* Our advice: Pay 50% of the date at the start of the date, and 50% at the end
* Do Not accept personal checks or cashier’s checks – there’s just too much fraud

One wonders, though, what services are being provided in a date. Conversation? Company? Something more? The “First Date Expectations” section on individual profiles doesn’t clarify much, either.  In his blog posts, Wade often quantifies aspects of dating in terms of age, gender, income, etc. He gives insights into what kind of money is involved in these dates and writes:

Results of our study:  Men seeking casual or no-strings-attached relationships paid an average of $121 for a first date, whereas single men looking for serious long-term relationships paid an average of $194 for the opportunity of finding love.  However, men who seek only casual or no-strings attached relationships tend to be serial daters and more prolific, paying for first dates over 2.1 times more, than commitment-minded men.

Whatsyourprice.com has been featured on several media outlets, including HuffPo, the San Francisco Chronicle and Fox Business News.

So we must ask, dear reader, what’s your price?

[HT: Lewis Robinson]

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  1. carlosmx37 says:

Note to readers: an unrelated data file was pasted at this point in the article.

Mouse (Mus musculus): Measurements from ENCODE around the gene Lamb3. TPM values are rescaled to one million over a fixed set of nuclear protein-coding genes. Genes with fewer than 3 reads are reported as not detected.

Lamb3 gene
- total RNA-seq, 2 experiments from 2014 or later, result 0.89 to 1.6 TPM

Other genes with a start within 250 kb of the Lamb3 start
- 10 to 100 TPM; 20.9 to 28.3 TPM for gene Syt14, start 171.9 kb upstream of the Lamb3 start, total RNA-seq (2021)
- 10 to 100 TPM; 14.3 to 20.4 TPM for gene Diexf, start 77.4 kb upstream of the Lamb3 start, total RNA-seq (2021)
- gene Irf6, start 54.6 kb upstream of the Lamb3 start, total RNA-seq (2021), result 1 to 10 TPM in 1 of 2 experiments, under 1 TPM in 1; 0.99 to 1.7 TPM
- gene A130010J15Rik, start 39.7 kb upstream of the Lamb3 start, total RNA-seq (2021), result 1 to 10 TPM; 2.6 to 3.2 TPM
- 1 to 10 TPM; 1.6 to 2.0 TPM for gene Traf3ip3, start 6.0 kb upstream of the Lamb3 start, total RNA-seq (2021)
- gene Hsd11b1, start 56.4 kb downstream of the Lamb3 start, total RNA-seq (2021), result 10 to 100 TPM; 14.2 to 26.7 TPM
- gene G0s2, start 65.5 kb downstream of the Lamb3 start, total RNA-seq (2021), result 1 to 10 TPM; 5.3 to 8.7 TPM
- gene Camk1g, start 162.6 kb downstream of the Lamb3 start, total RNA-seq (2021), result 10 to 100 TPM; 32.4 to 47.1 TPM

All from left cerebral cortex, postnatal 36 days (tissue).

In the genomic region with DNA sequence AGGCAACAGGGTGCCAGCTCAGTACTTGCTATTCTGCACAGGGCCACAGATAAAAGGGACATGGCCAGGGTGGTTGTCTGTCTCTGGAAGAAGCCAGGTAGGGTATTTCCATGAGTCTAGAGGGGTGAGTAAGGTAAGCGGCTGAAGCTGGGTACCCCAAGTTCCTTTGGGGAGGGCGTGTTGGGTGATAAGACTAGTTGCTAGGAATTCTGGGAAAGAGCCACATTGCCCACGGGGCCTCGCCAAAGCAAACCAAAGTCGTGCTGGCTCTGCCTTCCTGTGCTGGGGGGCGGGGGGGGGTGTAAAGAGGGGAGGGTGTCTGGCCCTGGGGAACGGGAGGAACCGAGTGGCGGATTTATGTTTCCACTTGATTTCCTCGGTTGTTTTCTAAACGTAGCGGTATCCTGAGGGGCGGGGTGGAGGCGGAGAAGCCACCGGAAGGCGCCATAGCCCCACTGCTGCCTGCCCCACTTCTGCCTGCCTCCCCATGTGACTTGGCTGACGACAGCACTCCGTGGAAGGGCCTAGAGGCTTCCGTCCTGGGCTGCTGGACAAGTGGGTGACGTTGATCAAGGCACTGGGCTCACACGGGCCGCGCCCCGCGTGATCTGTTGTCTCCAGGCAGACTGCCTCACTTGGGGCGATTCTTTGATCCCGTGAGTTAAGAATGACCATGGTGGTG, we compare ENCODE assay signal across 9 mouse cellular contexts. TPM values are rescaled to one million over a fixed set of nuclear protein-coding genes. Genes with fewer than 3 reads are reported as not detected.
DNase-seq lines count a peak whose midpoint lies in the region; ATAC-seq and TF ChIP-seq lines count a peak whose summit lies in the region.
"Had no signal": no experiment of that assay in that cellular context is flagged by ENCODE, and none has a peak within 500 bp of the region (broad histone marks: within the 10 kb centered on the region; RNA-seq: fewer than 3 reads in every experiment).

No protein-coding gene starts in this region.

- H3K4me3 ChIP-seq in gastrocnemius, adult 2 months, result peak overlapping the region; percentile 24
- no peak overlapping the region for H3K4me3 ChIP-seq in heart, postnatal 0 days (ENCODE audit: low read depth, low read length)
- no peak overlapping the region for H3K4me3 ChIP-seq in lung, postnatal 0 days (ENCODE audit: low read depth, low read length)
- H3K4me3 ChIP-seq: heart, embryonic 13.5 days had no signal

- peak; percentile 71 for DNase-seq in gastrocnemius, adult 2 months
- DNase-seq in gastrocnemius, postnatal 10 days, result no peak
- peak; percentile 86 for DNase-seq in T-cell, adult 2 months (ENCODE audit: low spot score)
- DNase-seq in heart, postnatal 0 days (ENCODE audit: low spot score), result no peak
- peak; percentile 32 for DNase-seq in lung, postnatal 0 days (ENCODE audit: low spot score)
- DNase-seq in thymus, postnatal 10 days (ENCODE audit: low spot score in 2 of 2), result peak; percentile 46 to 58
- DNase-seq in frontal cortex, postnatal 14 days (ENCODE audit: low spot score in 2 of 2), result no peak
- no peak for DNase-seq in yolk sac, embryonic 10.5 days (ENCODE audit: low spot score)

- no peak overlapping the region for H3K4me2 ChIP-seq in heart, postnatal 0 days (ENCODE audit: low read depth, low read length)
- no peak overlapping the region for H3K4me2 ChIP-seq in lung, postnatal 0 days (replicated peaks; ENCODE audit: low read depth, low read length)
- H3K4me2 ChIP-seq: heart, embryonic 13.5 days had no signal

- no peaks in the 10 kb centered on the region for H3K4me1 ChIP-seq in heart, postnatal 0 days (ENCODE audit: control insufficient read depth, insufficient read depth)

is it real,or an urban myth?,..that the very rich guy from Omaha,Warren Buffet ….sells for charity a lunch for wanna be potential partners?..it is just conversation!,..I do not see anything bad in buying “time” and opportunity.

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  2. LG says:

    I think this is a great idea – It’s just lowering the search costs for both parties. Vapid gold diggers have been whoring themselves out to ugly, overweight repugnant millionaires for thousands of years, but it was often a time consuming and inefficient process. They also weren’t necessarily optimally matched – Because the search costs were high, gold diggers would settle for a less wealthy patron (and thus fail to realise maximum value for their attractiveness) because they couldn’t get the right introductions or whatever.

    Having said that, straight prostitution would seem to be a much “neater” economic transaction. Pay-per-sex-act is efficient as it gets, but there may be negative externalities in there (social stigma being the only one I could think of – I imagine stereotypical ones like increase in STI’s etc are false – It would seem logical that professionals would be more likely to practice safe sex than the amateurs on this site)